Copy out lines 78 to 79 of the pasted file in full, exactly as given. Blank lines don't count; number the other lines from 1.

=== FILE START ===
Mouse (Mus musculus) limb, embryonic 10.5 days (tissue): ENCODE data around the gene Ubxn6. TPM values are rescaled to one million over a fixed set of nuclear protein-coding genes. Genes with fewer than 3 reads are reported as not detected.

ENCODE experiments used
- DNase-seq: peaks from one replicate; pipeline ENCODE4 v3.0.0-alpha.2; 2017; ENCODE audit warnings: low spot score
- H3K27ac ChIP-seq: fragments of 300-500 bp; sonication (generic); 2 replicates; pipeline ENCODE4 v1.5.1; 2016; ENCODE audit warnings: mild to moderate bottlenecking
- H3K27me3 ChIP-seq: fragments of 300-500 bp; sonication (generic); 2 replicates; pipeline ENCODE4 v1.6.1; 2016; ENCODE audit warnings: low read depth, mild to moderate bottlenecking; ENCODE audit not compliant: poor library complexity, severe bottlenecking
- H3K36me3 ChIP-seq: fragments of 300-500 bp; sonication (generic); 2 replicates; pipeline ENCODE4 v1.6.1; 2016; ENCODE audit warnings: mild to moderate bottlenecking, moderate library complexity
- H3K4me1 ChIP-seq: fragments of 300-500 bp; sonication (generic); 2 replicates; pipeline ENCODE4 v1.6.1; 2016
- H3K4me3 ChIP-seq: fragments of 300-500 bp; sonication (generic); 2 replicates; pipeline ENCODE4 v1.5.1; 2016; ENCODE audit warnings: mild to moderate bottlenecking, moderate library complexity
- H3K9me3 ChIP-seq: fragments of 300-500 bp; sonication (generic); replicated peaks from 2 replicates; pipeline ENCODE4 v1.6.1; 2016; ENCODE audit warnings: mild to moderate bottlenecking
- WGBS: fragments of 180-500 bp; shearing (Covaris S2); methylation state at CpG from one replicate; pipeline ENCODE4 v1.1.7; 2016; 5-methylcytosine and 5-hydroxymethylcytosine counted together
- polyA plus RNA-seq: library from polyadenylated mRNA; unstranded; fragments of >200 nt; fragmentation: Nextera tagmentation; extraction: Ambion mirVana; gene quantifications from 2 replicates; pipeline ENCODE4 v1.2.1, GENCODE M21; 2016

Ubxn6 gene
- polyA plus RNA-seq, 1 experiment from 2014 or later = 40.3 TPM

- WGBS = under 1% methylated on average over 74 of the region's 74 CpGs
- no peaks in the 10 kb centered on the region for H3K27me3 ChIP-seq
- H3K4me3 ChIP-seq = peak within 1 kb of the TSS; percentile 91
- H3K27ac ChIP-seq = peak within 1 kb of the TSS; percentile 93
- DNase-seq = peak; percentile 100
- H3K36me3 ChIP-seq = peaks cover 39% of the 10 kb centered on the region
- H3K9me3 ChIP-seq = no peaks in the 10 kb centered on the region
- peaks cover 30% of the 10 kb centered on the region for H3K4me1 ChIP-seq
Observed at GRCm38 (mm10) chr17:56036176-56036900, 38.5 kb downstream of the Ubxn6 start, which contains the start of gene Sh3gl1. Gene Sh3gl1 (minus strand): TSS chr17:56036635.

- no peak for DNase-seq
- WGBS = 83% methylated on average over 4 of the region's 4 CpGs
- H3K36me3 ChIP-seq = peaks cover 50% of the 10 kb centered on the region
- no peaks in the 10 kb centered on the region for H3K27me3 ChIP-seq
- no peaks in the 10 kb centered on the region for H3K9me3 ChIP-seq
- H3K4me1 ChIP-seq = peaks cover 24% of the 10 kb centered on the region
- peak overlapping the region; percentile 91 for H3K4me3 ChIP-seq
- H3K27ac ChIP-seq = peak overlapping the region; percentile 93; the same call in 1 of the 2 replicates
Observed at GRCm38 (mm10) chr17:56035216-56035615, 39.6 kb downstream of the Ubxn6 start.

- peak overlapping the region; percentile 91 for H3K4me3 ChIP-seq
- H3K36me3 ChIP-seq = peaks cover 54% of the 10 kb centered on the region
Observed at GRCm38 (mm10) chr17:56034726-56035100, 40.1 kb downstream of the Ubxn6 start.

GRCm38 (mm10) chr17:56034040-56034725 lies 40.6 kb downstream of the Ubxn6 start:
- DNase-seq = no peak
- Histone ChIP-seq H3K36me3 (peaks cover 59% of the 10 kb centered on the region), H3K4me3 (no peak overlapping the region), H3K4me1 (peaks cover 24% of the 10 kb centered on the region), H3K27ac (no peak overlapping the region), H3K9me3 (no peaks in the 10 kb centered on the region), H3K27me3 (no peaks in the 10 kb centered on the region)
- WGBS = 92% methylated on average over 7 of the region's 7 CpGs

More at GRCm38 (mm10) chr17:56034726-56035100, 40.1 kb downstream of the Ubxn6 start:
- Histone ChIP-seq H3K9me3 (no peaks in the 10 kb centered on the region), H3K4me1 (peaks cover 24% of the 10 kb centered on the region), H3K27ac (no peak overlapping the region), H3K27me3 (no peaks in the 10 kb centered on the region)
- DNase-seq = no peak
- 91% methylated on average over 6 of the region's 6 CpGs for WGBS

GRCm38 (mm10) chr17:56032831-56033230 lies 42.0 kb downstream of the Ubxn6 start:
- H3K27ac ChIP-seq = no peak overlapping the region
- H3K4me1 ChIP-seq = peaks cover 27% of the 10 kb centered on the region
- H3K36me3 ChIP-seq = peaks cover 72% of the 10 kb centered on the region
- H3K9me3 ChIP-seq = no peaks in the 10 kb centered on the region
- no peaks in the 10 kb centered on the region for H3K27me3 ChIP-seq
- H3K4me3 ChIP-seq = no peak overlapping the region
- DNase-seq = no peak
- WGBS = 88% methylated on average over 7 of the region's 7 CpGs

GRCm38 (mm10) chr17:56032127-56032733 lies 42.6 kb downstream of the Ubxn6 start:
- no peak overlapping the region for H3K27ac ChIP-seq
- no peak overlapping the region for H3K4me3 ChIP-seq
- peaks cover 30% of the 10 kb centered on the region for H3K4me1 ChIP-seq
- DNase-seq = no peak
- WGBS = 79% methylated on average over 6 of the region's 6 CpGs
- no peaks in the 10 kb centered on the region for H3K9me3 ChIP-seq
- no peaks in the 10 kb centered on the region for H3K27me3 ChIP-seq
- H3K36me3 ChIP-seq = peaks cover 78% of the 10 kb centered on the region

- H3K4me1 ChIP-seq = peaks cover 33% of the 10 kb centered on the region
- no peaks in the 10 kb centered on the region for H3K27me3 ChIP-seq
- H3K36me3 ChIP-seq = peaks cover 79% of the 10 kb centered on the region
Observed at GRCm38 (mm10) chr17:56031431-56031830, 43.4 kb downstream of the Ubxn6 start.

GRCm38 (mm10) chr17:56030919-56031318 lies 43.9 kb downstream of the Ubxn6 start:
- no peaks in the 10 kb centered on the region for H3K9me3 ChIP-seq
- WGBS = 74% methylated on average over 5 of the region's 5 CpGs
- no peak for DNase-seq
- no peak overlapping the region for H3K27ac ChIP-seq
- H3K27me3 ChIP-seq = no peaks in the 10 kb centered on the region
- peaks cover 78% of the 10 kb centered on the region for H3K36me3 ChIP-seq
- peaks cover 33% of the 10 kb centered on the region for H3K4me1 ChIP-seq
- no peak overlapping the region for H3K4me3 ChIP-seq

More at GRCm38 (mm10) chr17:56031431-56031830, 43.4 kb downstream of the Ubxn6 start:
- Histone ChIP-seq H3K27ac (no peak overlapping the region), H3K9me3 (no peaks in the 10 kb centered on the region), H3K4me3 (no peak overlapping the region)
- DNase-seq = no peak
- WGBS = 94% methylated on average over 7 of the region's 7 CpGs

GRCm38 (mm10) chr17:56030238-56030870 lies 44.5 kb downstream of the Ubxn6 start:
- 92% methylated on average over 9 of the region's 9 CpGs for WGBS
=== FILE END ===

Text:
GRCm38 (mm10) chr17:56030238-56030870 lies 44.5 kb downstream of the Ubxn6 start:
- 92% methylated on average over 9 of the region's 9 CpGs for WGBS